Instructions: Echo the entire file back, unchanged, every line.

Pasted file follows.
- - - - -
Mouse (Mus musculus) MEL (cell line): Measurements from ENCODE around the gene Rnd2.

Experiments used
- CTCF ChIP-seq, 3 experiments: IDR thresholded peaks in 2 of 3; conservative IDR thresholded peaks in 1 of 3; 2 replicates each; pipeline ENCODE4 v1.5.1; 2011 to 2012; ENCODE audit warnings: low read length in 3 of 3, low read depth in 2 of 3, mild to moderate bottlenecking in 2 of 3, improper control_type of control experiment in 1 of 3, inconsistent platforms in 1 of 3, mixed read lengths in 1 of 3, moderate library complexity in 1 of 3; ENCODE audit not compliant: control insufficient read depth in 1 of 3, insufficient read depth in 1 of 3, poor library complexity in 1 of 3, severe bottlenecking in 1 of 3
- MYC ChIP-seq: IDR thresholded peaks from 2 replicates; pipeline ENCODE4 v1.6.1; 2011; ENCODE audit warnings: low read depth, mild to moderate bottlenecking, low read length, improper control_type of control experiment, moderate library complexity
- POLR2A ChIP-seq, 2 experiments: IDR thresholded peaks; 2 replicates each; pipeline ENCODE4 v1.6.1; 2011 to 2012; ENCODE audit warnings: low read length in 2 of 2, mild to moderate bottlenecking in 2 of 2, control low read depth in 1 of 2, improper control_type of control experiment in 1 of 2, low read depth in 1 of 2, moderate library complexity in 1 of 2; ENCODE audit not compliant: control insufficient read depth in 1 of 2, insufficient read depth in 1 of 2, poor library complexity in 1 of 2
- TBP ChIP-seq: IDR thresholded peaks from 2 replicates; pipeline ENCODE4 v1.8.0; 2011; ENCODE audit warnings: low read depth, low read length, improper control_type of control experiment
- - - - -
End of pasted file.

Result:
Mouse (Mus musculus) MEL (cell line): Measurements from ENCODE around the gene Rnd2.

Experiments used
- CTCF ChIP-seq, 3 experiments: IDR thresholded peaks in 2 of 3; conservative IDR thresholded peaks in 1 of 3; 2 replicates each; pipeline ENCODE4 v1.5.1; 2011 to 2012; ENCODE audit warnings: low read length in 3 of 3, low read depth in 2 of 3, mild to moderate bottlenecking in 2 of 3, improper control_type of control experiment in 1 of 3, inconsistent platforms in 1 of 3, mixed read lengths in 1 of 3, moderate library complexity in 1 of 3; ENCODE audit not compliant: control insufficient read depth in 1 of 3, insufficient read depth in 1 of 3, poor library complexity in 1 of 3, severe bottlenecking in 1 of 3
- MYC ChIP-seq: IDR thresholded peaks from 2 replicates; pipeline ENCODE4 v1.6.1; 2011; ENCODE audit warnings: low read depth, mild to moderate bottlenecking, low read length, improper control_type of control experiment, moderate library complexity
- POLR2A ChIP-seq, 2 experiments: IDR thresholded peaks; 2 replicates each; pipeline ENCODE4 v1.6.1; 2011 to 2012; ENCODE audit warnings: low read length in 2 of 2, mild to moderate bottlenecking in 2 of 2, control low read depth in 1 of 2, improper control_type of control experiment in 1 of 2, low read depth in 1 of 2, moderate library complexity in 1 of 2; ENCODE audit not compliant: control insufficient read depth in 1 of 2, insufficient read depth in 1 of 2, poor library complexity in 1 of 2
- TBP ChIP-seq: IDR thresholded peaks from 2 replicates; pipeline ENCODE4 v1.8.0; 2011; ENCODE audit warnings: low read depth, low read length, improper control_type of control experiment